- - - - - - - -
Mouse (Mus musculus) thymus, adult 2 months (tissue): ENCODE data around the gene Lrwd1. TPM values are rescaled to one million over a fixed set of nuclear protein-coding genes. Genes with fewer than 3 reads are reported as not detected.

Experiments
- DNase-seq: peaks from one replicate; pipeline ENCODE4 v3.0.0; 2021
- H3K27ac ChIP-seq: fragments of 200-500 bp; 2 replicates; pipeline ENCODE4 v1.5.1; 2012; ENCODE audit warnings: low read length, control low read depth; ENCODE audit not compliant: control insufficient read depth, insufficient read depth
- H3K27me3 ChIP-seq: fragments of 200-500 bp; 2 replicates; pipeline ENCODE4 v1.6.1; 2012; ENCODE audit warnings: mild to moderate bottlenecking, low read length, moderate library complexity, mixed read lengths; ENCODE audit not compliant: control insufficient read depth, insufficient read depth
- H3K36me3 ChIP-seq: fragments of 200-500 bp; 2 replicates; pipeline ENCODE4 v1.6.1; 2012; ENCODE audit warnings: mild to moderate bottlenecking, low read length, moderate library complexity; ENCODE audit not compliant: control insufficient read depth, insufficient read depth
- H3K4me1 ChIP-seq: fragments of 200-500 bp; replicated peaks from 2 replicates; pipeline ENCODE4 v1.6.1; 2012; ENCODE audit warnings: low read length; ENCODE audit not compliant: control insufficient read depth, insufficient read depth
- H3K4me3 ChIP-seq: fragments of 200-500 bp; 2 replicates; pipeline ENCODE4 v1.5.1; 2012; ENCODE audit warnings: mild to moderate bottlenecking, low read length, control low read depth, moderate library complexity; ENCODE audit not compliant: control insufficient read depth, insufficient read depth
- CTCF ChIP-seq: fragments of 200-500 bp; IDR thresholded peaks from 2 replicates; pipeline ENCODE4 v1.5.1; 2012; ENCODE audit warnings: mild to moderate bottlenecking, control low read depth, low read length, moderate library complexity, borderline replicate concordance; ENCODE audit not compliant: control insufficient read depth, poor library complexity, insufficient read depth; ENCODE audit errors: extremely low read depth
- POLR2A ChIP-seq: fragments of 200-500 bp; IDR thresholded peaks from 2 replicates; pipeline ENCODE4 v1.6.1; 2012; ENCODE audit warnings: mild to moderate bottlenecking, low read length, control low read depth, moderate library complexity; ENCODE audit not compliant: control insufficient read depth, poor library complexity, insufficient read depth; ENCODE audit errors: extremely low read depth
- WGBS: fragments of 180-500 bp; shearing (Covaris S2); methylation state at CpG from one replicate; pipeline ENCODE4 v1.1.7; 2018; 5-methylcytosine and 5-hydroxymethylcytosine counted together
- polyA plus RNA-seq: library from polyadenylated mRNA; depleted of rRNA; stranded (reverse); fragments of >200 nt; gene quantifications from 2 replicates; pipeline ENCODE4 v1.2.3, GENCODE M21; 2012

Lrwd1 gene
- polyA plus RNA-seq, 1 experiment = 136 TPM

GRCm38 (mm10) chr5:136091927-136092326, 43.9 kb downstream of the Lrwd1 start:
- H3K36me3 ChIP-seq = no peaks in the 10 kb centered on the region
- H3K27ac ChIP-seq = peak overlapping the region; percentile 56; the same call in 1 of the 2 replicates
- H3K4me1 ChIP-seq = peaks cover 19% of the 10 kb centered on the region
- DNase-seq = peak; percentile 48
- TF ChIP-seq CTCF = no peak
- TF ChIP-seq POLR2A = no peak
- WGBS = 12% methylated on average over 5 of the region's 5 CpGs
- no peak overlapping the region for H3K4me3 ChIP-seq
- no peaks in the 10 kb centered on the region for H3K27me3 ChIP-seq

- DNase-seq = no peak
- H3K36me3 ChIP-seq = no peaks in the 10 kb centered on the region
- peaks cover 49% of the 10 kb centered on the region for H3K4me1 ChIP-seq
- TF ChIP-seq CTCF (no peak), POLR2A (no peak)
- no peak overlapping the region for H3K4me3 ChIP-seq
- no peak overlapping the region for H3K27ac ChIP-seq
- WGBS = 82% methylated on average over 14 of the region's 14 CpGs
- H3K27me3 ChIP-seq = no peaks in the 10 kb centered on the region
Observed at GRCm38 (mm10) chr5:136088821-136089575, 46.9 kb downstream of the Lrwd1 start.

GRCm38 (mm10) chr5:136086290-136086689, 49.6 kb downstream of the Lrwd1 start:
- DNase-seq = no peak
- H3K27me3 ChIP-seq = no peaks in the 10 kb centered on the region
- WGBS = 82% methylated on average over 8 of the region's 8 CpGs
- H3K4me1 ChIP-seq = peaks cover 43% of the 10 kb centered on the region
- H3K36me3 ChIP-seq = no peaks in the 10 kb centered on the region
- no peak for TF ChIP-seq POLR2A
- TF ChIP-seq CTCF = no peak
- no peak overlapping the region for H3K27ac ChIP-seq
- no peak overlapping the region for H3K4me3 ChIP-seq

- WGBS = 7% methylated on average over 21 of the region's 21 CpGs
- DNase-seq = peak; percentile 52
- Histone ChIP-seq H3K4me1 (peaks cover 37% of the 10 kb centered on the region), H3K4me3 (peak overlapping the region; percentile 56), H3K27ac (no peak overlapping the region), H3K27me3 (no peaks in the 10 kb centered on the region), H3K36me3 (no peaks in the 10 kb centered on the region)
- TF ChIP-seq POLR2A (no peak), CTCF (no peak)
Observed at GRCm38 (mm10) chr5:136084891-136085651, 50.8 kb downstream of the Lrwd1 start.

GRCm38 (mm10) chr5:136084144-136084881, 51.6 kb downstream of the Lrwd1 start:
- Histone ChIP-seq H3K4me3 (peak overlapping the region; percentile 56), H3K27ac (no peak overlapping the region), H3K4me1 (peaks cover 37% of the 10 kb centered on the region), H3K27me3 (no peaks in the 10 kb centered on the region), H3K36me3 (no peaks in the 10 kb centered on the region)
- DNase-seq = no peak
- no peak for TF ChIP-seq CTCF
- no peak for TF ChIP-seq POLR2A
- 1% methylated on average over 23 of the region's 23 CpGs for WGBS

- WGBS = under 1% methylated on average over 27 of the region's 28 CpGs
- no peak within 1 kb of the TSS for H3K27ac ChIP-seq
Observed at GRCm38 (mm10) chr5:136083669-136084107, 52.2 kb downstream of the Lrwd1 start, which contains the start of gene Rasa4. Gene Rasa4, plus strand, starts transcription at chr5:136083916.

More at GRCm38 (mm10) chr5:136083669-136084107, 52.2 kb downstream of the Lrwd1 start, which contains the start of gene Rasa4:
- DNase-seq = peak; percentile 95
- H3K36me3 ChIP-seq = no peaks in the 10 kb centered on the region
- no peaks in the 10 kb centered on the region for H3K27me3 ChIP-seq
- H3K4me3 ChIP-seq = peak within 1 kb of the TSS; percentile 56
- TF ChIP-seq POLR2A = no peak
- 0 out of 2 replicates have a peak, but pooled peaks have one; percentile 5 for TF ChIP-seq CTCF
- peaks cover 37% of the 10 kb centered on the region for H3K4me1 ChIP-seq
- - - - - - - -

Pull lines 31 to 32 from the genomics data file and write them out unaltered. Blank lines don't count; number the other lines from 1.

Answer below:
- WGBS = 82% methylated on average over 14 of the region's 14 CpGs
- H3K27me3 ChIP-seq = no peaks in the 10 kb centered on the region